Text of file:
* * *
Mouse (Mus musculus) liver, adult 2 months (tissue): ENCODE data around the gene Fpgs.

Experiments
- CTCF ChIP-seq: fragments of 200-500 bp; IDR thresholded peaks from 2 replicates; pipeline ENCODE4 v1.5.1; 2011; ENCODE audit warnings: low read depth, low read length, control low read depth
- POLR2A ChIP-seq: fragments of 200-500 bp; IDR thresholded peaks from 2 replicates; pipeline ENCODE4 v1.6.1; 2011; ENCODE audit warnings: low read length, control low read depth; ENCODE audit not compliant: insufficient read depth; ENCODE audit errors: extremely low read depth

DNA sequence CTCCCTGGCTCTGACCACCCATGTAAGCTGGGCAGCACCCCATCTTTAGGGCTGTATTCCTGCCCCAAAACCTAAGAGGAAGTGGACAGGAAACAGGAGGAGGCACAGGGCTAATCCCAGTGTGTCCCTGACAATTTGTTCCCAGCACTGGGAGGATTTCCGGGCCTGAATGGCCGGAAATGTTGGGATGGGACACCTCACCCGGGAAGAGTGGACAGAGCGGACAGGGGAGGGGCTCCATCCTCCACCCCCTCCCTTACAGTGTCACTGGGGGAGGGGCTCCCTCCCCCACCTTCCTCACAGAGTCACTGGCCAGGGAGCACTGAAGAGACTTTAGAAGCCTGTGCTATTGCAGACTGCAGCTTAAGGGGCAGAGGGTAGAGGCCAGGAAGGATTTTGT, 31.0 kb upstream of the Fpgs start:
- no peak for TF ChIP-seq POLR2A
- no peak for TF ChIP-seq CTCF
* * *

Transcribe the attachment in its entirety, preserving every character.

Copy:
Mouse (Mus musculus) liver, adult 2 months (tissue): ENCODE data around the gene Fpgs.

Experiments
- CTCF ChIP-seq: fragments of 200-500 bp; IDR thresholded peaks from 2 replicates; pipeline ENCODE4 v1.5.1; 2011; ENCODE audit warnings: low read depth, low read length, control low read depth
- POLR2A ChIP-seq: fragments of 200-500 bp; IDR thresholded peaks from 2 replicates; pipeline ENCODE4 v1.6.1; 2011; ENCODE audit warnings: low read length, control low read depth; ENCODE audit not compliant: insufficient read depth; ENCODE audit errors: extremely low read depth

DNA sequence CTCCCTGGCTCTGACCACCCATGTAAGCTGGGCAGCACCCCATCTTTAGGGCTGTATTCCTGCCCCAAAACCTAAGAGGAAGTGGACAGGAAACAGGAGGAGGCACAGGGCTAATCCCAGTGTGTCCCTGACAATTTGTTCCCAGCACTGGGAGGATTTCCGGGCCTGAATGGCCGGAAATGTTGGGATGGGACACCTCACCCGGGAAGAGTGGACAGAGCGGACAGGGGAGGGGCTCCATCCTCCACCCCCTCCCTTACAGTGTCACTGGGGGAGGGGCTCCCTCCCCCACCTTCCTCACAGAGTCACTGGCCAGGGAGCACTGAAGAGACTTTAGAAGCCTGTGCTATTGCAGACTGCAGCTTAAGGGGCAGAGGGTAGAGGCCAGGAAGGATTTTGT, 31.0 kb upstream of the Fpgs start:
- no peak for TF ChIP-seq POLR2A
- no peak for TF ChIP-seq CTCF